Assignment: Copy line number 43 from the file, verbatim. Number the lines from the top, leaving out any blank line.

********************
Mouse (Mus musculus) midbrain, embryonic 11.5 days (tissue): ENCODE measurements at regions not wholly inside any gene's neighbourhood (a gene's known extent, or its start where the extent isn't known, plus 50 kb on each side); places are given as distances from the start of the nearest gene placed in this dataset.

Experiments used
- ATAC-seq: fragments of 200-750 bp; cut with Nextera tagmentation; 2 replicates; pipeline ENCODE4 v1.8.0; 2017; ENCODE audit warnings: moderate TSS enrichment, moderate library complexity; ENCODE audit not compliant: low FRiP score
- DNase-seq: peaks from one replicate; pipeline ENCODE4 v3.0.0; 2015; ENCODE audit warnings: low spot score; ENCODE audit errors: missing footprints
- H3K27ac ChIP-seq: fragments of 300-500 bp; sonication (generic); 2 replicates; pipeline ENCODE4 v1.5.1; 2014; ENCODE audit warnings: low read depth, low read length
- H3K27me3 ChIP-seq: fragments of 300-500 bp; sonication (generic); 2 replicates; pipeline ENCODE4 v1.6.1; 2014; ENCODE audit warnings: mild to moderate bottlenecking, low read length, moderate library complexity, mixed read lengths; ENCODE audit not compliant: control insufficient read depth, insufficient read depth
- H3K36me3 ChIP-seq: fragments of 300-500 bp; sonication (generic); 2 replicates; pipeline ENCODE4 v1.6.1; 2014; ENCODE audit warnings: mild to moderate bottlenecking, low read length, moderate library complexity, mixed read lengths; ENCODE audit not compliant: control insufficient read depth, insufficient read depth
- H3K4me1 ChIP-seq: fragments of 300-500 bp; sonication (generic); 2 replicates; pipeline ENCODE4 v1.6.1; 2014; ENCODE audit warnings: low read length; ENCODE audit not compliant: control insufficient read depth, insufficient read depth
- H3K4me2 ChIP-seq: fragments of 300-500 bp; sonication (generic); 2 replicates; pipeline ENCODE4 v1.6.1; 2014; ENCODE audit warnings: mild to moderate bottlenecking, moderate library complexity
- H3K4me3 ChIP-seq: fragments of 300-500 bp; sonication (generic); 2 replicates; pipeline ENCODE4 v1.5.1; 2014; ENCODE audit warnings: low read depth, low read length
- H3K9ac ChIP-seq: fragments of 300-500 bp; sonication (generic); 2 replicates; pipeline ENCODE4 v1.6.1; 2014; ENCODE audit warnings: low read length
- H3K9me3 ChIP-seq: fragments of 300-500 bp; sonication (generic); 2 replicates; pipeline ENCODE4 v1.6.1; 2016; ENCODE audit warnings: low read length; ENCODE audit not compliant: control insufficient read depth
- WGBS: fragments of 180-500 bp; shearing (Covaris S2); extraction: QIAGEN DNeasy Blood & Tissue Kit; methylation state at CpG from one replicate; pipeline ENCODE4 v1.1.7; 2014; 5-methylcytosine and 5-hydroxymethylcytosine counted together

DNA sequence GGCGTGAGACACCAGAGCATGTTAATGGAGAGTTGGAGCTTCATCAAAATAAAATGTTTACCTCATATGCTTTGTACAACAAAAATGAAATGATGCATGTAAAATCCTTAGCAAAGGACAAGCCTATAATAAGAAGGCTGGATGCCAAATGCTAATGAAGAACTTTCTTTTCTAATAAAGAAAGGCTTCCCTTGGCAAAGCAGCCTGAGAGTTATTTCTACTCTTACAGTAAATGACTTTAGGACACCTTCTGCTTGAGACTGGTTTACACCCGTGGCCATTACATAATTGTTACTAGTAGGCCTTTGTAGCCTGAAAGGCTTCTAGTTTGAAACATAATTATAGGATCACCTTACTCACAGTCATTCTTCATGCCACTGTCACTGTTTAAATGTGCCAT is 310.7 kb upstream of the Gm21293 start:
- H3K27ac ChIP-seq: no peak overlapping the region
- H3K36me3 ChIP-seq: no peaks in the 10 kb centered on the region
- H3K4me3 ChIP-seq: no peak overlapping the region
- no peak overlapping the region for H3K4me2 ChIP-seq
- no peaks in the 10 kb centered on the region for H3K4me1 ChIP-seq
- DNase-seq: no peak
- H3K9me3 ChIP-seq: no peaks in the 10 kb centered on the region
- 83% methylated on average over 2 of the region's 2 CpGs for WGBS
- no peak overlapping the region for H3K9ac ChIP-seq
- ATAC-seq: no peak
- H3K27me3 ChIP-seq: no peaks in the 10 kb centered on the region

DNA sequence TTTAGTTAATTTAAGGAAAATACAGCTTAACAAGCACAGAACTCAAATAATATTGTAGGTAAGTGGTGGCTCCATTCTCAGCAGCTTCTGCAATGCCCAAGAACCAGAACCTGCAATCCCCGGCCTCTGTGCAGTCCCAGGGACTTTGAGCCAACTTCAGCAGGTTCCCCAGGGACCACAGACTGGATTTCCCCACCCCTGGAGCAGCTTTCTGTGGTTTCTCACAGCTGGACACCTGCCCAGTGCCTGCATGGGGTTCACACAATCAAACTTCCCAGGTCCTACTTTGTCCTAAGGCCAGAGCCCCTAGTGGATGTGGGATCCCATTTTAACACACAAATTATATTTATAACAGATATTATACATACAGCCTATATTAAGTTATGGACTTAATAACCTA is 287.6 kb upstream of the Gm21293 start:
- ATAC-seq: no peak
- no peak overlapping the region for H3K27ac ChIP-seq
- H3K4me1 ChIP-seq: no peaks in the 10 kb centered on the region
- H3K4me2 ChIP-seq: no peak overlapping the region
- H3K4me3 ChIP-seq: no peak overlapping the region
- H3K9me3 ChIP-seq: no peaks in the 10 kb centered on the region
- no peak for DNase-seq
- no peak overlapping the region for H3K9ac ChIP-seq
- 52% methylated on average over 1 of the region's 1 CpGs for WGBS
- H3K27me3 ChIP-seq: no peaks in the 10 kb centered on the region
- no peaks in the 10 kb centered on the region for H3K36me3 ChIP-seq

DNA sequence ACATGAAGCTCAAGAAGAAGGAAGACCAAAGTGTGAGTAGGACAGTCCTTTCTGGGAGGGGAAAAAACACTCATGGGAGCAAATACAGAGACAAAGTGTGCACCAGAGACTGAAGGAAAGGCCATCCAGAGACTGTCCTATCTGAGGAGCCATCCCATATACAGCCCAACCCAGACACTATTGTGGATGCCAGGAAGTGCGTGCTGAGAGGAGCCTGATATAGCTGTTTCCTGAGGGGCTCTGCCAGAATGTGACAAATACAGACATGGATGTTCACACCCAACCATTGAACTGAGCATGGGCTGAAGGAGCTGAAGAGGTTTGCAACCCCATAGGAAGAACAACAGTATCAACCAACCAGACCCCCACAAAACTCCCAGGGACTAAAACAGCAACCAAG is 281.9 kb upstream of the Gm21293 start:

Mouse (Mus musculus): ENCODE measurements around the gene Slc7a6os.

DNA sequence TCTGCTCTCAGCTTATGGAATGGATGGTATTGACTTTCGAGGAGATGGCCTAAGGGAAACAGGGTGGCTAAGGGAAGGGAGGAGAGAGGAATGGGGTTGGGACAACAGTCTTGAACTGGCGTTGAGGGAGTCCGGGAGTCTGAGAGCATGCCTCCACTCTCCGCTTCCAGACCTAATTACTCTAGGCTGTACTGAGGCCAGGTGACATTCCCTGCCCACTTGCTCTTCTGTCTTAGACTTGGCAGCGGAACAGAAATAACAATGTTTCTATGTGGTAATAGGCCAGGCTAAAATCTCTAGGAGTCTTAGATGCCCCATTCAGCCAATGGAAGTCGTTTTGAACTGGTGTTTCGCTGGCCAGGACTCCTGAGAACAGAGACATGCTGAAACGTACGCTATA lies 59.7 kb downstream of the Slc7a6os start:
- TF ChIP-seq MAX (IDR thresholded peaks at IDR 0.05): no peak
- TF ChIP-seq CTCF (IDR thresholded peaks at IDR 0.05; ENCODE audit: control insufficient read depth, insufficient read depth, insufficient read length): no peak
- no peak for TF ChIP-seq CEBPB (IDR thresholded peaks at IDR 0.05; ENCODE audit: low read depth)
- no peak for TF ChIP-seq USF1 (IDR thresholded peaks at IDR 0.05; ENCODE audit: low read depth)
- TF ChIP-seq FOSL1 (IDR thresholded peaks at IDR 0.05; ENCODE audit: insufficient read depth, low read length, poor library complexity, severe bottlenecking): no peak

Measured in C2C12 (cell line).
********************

- no peak for TF ChIP-seq CEBPB (IDR thresholded peaks at IDR 0.05; ENCODE audit: low read depth)